update_post_meta ( $the_post_id, 'label', $label );
			}
		if ( ! add_post_meta( $the_post_id, 'label_cat', $label_cat, true ) ) { 
			   update_post_meta ( $the_post_id, 'label_cat', $label_cat );
			}		
		if ( ! add_post_meta( $the_post_id, 'entity-type', $entity, true ) ) { 
			   update_post_meta ( $the_post_id, 'entity-type', $entity );
			}
		if ( ! add_post_meta( $the_post_id, 'format', $format, true ) ) { 
			   update_post_meta ( $the_post_id, 'format', $format );
			}	
		if ( ! add_post_meta( $the_post_id, 'format-name', $format_name, true ) ) { 
			   update_post_meta ( $the_post_id, 'format-name', $format_name );
			}
		if ( ! add_post_meta( $the_post_id, 'artist', $artist, true ) ) { 
			   update_post_meta ( $the_post_id, 'artist', $artist );
			}	
		if ( ! add_post_meta( $the_post_id, 'year', $year, true ) ) { 
			   update_post_meta ( $the_post_id, 'year', $year );
			}
	}
	
}

Comments on this post

  1. easegill said on March 29, 2016 at 7:52 pm

    Pretty cool!
    I can get the app script to work with my Discogs a/c but it calls a halt at 50 records. There is some recognition that there are more records when I look at the debug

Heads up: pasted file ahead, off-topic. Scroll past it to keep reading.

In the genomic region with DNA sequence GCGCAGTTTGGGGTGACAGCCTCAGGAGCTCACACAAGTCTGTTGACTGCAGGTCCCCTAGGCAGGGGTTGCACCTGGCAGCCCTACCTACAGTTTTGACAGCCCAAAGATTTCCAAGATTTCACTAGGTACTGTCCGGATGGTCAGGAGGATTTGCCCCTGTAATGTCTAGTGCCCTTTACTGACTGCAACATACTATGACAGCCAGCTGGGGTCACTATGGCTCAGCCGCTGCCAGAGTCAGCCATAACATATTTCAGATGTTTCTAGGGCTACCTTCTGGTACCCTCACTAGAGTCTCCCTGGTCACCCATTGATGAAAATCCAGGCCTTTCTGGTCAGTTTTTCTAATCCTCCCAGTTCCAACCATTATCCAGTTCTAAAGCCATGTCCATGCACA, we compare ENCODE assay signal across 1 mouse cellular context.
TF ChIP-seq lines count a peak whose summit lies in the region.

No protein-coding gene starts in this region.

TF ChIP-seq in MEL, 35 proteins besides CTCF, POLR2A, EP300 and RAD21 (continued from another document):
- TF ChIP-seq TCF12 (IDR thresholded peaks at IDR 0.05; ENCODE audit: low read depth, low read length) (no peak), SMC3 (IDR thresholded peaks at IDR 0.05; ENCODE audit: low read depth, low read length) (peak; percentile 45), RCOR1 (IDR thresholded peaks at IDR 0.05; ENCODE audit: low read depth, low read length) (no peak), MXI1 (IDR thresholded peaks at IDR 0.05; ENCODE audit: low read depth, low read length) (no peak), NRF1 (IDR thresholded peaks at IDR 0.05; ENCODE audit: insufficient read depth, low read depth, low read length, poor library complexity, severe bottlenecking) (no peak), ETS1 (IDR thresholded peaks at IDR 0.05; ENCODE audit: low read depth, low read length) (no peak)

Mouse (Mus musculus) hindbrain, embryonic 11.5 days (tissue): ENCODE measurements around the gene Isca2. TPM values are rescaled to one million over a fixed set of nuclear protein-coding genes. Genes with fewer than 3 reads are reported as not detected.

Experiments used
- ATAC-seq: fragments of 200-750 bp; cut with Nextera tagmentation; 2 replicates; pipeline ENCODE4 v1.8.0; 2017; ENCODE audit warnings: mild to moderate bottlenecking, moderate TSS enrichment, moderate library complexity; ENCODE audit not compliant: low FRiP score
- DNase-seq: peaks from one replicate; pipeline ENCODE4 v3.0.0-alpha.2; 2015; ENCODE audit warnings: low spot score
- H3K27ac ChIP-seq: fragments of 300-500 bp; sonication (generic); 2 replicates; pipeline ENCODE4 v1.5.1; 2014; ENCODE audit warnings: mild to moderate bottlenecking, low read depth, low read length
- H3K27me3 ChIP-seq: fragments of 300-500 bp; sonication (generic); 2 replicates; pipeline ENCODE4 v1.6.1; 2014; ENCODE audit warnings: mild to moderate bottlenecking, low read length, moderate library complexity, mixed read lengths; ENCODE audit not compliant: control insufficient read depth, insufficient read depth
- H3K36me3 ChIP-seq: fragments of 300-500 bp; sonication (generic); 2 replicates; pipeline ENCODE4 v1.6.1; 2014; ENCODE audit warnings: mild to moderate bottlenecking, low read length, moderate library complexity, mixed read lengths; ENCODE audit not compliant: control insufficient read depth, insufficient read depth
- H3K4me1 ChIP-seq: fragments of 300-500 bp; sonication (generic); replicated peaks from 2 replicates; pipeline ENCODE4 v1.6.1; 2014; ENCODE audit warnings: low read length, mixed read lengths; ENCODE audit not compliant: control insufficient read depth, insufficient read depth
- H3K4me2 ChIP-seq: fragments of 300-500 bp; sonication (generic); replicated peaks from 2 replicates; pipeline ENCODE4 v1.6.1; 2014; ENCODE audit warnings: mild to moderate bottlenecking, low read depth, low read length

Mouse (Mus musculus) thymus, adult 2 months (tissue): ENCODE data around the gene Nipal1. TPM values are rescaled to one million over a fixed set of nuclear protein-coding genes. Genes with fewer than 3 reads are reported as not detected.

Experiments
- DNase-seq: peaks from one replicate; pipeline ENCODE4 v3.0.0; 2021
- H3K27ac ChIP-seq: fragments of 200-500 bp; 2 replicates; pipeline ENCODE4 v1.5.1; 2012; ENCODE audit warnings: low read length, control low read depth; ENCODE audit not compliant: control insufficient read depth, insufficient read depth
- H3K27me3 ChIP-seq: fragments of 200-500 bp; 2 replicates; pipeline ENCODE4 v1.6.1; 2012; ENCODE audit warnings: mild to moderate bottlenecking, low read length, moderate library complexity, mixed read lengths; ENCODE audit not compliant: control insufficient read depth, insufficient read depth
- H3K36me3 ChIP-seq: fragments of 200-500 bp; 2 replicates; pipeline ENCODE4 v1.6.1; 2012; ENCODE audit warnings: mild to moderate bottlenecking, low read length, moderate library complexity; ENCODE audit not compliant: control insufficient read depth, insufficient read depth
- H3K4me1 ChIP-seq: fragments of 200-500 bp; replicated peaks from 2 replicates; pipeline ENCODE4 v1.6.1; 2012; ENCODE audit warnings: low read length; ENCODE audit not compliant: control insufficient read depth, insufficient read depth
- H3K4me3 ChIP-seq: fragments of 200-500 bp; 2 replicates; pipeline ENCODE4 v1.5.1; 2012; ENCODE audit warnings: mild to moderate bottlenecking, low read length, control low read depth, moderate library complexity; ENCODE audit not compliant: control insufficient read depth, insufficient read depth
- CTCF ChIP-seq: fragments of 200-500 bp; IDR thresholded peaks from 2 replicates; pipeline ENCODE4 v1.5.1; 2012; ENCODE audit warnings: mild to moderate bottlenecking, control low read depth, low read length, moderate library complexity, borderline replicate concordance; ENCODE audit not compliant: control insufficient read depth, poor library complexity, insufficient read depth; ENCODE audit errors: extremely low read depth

[“{“pagination”: {“per_page”: 50, “items”: 361, “page”: 1, “urls”: {“last”: “https://api.discogs.com/users/easegill/collection/folders/0/releases?per_page=50&page=8”, “next”: “https://api.discogs.com…”]
    and from the urls section
    ({last:”https://api.discogs.com/users/easegill/collection/folders/0/releases?per_page=50&page=8″, next:”https://api.discogs.com/users/easegill/collection/folders/0/releases?per_page=50&page=2″}) “https://api.discogs.com/users/easegill/collection/folders/0/releases?per_page=50&page=8” “https://api.discogs.com/users/easegill/collection/folders/0/releases?per_page=50&page=2”

    Any ideas on how to get round the pagination hurdle? Caveat – I am not a coder πŸ™‚

  2. easegill said on March 30, 2016 at 12:32 am

    Awesome of Tom to throw me a solution and chat in the Google doc to explain what he was doing. Thanks!

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  1. The View from Here | bavatuesdays said on March 29, 2016 at 11:22 am

    […] Woodward wasn’t done yet (what a roll he is on)! Tom read Adam’s post, and figured it would be an interesting experiment for him to see how Adam might get his data out of Discogs and into something like […]